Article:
Living With You

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The tension between human and centipede is at an all-time high at this point. You want it out of your house, so you begin scheming up a brilliant plan.

It has been living in your home for way too long at this point. Although you haven’t seen any others around, you begin to fear that it might invite more of its kind. But little do you realize that there is nothing for you to be afraid of.

The Battle

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One night, you get up from bed again, equipment in hand as you approach the bathroom. You’re ready to execute your brilliant plan. The battle doesn’t last long, you’ve got it cornered now. You have two choices: take it outside, or kill it.

You’ve lived with it for long enough, and you’ve had enough of this, but you don’t feel like it deserves to die. You decide to take it outside. The problem has finally left your home, but then, all hell breaks loose.

Other Insects

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Days after its departure, you notice that other insects have invaded your house. That’s when you realized that you hadn’t seen these good-for-nothing pests in weeks!

Cockroaches, ants, flies, moths, and even spiders have now invaded your home. You realize now that all you need is another centipede, perhaps the same one as before, but there are none in sight… yet.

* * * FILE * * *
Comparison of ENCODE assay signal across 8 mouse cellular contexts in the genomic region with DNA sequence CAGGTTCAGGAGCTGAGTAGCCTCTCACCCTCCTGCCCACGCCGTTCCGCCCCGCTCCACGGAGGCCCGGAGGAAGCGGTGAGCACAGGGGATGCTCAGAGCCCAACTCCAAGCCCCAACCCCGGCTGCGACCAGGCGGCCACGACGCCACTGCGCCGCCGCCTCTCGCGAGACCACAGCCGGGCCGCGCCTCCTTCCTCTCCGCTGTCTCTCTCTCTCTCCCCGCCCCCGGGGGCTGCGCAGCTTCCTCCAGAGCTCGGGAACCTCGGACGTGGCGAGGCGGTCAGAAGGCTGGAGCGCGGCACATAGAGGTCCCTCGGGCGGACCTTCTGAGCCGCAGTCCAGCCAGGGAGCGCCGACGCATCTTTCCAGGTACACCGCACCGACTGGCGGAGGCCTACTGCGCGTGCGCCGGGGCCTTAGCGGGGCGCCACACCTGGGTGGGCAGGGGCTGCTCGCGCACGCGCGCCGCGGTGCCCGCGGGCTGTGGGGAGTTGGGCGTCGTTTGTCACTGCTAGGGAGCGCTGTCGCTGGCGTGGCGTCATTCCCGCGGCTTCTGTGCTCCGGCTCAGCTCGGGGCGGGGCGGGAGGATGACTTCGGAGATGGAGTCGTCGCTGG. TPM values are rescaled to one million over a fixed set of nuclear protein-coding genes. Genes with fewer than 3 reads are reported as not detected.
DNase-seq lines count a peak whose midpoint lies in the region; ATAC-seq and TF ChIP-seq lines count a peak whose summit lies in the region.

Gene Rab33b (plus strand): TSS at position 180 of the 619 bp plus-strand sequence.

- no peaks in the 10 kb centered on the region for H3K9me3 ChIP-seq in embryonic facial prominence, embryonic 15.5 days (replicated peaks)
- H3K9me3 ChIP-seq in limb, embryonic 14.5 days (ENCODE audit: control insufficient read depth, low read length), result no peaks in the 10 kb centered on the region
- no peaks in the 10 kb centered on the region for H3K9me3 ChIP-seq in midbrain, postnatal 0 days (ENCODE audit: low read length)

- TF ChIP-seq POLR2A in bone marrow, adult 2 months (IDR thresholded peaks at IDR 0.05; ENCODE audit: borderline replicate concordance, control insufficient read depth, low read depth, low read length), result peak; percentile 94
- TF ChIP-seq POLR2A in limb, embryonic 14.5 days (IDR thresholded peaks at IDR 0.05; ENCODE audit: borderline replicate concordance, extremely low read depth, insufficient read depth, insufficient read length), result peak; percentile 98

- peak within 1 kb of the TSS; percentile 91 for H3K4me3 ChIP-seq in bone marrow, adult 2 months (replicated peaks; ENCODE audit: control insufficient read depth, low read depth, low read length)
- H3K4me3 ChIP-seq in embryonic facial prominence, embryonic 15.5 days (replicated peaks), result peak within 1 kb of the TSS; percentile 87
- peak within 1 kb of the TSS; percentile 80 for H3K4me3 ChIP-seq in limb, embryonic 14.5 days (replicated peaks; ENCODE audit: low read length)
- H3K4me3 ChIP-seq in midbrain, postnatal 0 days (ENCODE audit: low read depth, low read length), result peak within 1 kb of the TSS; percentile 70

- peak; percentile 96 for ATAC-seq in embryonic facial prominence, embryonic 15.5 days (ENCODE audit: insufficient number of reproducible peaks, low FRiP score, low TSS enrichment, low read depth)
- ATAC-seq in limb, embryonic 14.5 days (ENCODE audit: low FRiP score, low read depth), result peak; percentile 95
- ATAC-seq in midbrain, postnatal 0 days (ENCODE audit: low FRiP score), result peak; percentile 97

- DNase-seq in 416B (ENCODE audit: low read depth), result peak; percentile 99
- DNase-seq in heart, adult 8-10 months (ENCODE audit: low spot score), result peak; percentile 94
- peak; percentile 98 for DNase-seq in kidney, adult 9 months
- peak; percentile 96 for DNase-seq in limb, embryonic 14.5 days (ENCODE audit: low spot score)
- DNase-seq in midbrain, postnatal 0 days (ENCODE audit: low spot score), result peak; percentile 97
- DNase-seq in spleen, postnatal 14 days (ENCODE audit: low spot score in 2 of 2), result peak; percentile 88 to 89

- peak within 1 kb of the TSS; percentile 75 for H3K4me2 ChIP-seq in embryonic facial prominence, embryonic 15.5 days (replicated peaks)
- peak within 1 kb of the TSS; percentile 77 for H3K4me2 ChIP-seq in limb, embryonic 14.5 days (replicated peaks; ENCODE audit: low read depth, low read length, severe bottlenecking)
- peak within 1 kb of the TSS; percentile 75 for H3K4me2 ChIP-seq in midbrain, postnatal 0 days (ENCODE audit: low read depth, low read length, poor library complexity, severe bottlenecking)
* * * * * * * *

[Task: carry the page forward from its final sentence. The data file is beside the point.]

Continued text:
Insect Invasion

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More days pass, and more pests are spotted. Now, a centipede has arrived. A familiar and unwelcome sight. You gear up, getting ready for round two.

When the centipedes come in, that’s when action is needed. But that’s not very logical or true. In fact, the centipedes are only trying to protect you and your house. And here’s how.

Nature's Pest Controllers

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Centipedes are only after one thing, and one thing only. Yup, you guessed it - other bugs! They are nature's very own pest exterminators.

Unlike pest control services, the centipede is not invasive and won’t put chemicals in the air or turn your house upside down. And there are a few other perks that may surprise you!

An Insect With Manners!

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Centipedes don’t feed on wood, destroy clothes or spin webs. They’re not even attracted to leftover food, just other bugs that are harmful to your house.

Centipedes are also solitary creatures, so unless you have a big pest problem on your hands that have attracted a few centipedes to your home, they’re not likely to live among other centipedes, so you never have to worry about an infestation. Still not convinced?

The Enemy Of Your Enemy...

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If you kill a house centipede, the life you save won’t be your own. It’ll be those of the spiders, roaches, bedbugs, termites, silverfish, and ants all around you.

Put the broom down and hang on for a second. Remember the old adage: the enemy of your enemy is your friend. What house centipedes care about and hunt are the creepy things that you’re living with — and make no mistake: you are.

Creep Factor Of 10

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Even though they do have a Creep Factor of 10, which can cause even the most rational person to roll up a gasoline-soaked newspaper and set the house on fire, you should leave them be.

A house centipede is capable of moving 1.25 feet per second, so chances are you won't catch him anyway. Here's what to do instead.